17 November 2010 | Nick Martindale
South African companies seeking to improve their broad-based black economic empowerment (BBBEE) rating are failing to fully benefit from the ‘preferential procurement’ element.
Sandile Hlophe, managing director, restructuring advisory at business analysts KPMG, said CEOs and leadership teams now realise the benefit the preferential procurement part of the scorecard can bring. This is not, however, filtering down to purchasing leaders who in turn need to communicate clear strategies to suppliers.
“Preferential procurement carries a high rating of 20 points and it doesn’t cost companies anything to implement, only communication and working with suppliers,” he said.
“Leadership and management have realised that preferential procurement is important but purchasing officers need to wake up.”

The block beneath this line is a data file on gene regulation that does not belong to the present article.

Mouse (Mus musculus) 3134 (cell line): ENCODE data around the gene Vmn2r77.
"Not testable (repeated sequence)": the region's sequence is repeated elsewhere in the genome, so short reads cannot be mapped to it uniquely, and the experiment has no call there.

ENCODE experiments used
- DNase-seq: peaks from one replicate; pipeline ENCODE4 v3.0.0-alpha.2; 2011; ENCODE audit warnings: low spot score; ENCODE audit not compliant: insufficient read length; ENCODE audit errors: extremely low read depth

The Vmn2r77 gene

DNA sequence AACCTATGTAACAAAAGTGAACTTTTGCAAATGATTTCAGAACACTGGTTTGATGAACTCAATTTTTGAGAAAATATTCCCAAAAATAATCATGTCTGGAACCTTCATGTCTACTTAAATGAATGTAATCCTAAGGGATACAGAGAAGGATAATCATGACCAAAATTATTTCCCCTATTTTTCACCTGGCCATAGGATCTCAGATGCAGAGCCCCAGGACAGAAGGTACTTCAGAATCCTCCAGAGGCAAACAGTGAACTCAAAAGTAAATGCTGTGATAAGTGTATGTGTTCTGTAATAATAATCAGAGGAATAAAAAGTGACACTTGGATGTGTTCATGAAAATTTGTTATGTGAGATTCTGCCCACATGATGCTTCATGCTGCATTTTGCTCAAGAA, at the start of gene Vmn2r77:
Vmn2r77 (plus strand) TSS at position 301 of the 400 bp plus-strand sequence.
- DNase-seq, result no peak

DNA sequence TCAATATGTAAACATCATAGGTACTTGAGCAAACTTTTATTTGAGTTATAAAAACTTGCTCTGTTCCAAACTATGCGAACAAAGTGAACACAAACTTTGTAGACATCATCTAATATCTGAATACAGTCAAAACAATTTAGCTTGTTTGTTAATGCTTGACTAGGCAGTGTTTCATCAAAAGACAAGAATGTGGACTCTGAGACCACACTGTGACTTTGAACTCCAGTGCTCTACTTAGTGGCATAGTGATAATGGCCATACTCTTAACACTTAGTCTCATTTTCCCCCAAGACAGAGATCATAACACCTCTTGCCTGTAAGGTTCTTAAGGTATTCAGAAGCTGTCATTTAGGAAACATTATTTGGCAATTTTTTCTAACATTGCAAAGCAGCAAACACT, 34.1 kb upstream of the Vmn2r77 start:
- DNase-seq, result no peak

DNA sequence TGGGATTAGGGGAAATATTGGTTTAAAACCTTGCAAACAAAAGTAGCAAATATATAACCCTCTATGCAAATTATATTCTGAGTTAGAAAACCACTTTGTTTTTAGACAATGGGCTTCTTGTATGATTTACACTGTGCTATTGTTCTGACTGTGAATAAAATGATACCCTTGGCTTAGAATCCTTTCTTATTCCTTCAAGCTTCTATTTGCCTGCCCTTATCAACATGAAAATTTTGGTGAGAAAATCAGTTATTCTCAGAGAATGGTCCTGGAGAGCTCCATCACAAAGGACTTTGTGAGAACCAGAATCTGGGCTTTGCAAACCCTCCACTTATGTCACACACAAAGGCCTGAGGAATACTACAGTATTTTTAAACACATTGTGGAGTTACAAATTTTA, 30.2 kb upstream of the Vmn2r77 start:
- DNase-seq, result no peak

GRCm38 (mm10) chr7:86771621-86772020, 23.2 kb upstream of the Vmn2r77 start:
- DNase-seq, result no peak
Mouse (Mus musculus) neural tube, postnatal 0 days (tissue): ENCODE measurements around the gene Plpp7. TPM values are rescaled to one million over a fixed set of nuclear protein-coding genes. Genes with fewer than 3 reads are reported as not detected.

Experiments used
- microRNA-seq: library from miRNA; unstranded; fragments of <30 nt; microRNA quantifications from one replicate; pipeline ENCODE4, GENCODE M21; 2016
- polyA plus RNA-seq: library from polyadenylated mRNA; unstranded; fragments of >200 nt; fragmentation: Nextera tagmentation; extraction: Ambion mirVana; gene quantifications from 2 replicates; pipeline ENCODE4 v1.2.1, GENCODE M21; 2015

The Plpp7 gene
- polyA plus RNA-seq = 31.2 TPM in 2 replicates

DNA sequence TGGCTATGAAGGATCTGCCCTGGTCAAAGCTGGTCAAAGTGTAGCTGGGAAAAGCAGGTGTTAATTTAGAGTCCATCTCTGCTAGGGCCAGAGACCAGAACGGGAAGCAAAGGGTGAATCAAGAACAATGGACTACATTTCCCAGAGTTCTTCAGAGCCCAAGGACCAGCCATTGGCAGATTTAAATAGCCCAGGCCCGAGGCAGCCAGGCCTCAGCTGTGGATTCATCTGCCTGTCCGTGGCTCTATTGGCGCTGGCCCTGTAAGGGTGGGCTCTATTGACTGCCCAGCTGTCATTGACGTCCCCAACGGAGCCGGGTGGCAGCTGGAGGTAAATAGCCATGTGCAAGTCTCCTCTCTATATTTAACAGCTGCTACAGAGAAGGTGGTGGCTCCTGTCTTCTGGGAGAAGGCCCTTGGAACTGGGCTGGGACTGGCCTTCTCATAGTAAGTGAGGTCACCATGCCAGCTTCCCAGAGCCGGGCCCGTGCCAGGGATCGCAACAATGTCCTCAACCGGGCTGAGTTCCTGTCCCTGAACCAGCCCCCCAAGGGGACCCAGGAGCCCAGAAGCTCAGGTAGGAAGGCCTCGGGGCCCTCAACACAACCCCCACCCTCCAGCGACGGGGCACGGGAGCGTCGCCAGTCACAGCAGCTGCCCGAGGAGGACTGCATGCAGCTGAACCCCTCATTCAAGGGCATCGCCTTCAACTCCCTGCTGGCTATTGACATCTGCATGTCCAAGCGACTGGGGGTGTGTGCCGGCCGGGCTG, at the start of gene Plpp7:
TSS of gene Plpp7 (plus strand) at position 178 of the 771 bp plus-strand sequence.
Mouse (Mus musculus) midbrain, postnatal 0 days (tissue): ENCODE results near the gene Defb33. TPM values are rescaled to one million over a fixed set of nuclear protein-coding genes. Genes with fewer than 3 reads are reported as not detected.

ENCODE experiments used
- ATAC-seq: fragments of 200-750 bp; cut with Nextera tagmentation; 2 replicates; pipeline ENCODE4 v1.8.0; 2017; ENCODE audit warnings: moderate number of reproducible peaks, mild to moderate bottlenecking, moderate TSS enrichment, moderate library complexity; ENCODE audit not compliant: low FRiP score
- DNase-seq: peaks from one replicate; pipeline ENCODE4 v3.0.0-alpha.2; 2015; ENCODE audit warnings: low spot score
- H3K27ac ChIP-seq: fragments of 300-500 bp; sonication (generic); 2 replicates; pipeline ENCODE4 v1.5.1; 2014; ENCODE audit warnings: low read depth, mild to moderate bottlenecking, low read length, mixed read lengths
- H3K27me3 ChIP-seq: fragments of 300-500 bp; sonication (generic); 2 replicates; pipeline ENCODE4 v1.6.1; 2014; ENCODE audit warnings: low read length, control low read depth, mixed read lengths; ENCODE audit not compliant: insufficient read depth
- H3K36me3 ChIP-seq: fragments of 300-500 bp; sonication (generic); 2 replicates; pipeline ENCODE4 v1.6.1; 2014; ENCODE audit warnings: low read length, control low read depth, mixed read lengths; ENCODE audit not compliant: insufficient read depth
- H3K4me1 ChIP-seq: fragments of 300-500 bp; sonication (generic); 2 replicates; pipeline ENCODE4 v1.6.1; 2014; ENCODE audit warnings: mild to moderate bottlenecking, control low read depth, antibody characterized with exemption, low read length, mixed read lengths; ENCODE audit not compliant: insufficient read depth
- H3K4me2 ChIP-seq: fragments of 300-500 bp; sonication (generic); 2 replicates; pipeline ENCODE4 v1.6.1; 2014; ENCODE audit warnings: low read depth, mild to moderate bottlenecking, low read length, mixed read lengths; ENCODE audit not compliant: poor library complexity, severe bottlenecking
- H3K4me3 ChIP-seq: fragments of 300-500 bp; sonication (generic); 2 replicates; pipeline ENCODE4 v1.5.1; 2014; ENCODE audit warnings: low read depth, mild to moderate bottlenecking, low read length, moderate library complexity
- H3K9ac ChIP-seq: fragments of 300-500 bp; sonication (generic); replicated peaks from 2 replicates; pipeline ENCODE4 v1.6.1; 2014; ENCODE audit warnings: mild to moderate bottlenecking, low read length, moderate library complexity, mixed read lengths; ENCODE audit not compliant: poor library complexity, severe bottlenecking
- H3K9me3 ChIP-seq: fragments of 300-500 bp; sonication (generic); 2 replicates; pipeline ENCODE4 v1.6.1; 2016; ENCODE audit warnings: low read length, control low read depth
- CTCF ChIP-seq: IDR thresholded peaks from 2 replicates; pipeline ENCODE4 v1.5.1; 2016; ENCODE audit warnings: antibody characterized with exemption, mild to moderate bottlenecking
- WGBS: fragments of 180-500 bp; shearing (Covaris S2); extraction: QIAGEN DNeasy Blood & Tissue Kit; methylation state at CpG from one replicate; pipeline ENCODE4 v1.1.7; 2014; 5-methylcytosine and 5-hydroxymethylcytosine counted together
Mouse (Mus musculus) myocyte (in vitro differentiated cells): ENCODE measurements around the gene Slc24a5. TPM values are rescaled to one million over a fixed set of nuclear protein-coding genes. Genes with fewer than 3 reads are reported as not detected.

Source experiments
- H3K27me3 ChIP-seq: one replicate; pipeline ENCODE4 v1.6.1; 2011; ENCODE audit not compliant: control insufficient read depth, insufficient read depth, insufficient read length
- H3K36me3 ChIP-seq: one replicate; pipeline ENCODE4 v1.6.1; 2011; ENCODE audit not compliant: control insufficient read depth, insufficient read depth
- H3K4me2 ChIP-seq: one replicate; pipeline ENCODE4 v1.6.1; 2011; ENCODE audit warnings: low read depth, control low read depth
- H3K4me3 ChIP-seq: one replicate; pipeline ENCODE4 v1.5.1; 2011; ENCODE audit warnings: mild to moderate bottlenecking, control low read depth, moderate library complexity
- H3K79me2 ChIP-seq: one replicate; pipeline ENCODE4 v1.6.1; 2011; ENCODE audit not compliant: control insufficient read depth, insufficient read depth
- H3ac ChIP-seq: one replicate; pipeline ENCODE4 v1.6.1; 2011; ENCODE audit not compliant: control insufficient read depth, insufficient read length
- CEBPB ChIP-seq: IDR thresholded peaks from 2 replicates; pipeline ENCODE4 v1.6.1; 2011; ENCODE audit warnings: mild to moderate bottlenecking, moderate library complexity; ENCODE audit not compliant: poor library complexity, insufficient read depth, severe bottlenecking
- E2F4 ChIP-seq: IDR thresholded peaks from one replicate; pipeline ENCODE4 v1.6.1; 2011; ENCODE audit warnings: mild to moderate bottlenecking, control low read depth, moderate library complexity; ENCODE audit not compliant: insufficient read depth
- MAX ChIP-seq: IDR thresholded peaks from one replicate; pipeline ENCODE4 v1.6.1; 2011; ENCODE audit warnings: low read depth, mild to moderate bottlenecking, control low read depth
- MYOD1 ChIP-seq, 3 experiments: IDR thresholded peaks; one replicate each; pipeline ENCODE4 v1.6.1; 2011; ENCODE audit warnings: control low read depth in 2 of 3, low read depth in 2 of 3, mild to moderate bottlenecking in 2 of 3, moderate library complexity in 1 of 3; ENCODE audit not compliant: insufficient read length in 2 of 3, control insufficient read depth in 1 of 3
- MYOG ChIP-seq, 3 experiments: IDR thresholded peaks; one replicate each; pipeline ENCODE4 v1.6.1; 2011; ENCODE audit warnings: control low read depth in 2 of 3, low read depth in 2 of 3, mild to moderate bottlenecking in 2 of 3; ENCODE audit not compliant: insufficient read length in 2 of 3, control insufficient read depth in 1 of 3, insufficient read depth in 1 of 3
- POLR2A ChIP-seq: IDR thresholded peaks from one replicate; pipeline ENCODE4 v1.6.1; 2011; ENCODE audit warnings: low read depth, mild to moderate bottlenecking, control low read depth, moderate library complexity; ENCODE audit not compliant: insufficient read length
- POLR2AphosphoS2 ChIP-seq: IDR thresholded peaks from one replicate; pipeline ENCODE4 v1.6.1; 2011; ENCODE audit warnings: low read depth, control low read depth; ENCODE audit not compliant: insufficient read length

As reported in SM, a recent KPMG report found preferential procurement has for the first time become one of three ways for organisations to improve their BBBEE rating.
Despite this, the number of companies setting a minimum standard for suppliers fell from 46 per cent in 2009 to 27 per cent in 2010.
“Procurement departments need to put together a clear strategy to contribute to their company’s score by making sure they only source products and services from companies with a good scorecard,” added Hlophe.